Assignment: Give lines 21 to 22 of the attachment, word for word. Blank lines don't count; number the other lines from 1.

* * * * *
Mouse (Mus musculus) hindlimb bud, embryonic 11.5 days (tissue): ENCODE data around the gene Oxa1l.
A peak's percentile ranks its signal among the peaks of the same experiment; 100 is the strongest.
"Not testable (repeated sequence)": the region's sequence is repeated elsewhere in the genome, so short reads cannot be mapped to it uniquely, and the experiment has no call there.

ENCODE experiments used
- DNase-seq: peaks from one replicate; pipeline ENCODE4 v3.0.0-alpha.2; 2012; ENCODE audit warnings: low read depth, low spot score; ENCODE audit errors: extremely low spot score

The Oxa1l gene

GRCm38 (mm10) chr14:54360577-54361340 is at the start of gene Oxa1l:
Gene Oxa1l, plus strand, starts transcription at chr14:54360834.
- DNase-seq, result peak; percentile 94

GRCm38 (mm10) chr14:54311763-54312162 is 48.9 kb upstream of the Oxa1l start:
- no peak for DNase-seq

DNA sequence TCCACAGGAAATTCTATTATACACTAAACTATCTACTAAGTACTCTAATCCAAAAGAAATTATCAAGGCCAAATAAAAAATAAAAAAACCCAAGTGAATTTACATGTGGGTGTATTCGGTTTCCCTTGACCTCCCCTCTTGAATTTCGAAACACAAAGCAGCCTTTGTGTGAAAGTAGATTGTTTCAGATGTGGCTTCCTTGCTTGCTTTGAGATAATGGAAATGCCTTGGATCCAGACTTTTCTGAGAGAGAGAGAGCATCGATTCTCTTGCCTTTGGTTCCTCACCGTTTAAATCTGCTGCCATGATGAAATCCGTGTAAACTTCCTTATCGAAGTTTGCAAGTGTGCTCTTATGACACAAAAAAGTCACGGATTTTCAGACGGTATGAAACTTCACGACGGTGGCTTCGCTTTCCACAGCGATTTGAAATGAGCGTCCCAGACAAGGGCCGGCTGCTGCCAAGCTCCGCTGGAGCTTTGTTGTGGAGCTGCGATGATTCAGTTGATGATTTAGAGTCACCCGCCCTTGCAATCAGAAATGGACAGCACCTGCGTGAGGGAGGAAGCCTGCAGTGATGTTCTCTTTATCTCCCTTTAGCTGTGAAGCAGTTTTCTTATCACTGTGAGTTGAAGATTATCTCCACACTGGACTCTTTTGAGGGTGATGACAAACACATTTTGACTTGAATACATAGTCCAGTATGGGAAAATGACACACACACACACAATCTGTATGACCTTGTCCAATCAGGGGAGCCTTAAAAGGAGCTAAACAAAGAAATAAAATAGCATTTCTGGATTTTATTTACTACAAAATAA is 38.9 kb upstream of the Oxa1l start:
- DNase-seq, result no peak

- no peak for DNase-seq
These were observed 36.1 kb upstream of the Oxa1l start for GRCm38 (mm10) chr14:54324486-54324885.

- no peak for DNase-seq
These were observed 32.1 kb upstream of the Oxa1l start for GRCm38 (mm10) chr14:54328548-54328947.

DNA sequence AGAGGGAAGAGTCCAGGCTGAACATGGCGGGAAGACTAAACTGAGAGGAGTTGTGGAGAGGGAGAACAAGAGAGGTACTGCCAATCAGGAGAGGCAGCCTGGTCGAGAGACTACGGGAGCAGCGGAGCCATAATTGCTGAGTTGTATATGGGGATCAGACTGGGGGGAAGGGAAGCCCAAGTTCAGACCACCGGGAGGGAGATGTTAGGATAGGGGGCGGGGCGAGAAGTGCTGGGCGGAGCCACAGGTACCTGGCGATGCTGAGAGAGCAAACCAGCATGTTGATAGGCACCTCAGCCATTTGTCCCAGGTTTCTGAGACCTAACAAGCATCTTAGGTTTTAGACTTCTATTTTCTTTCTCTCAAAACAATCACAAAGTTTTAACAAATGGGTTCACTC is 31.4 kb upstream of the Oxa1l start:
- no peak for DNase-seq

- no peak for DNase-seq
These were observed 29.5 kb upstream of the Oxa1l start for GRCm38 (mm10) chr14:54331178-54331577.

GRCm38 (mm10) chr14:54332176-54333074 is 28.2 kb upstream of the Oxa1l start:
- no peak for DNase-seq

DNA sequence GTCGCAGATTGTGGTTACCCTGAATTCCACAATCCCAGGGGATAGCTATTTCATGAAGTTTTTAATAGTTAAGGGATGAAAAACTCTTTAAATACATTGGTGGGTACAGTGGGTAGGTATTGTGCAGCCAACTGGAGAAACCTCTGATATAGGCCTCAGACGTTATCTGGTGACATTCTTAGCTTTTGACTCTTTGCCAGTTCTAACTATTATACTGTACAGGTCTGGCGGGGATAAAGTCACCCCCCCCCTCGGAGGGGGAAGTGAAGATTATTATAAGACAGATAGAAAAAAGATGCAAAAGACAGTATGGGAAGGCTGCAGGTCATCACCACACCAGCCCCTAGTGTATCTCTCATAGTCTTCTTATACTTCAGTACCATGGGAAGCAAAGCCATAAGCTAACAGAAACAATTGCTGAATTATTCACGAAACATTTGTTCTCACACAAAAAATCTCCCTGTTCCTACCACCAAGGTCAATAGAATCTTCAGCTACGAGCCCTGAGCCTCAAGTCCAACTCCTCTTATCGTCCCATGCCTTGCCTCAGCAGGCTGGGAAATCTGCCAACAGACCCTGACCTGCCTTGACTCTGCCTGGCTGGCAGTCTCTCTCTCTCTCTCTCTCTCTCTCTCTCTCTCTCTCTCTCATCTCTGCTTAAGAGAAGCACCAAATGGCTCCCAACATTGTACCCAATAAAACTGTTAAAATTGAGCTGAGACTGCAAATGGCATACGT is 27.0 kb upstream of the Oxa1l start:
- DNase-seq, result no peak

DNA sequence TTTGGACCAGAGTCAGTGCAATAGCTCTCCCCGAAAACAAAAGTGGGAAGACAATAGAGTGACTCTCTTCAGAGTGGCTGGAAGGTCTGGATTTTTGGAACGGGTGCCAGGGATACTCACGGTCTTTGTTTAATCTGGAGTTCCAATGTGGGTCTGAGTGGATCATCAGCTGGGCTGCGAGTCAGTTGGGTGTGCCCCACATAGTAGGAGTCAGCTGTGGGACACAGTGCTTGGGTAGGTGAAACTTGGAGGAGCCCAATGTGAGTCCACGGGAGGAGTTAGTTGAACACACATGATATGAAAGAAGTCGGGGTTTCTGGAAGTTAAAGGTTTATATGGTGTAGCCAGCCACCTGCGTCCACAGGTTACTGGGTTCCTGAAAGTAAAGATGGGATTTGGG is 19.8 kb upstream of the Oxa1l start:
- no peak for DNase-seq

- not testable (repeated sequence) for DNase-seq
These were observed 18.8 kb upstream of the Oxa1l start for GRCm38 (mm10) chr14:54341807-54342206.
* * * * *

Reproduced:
These were observed 29.5 kb upstream of the Oxa1l start for GRCm38 (mm10) chr14:54331178-54331577.

GRCm38 (mm10) chr14:54332176-54333074 is 28.2 kb upstream of the Oxa1l start: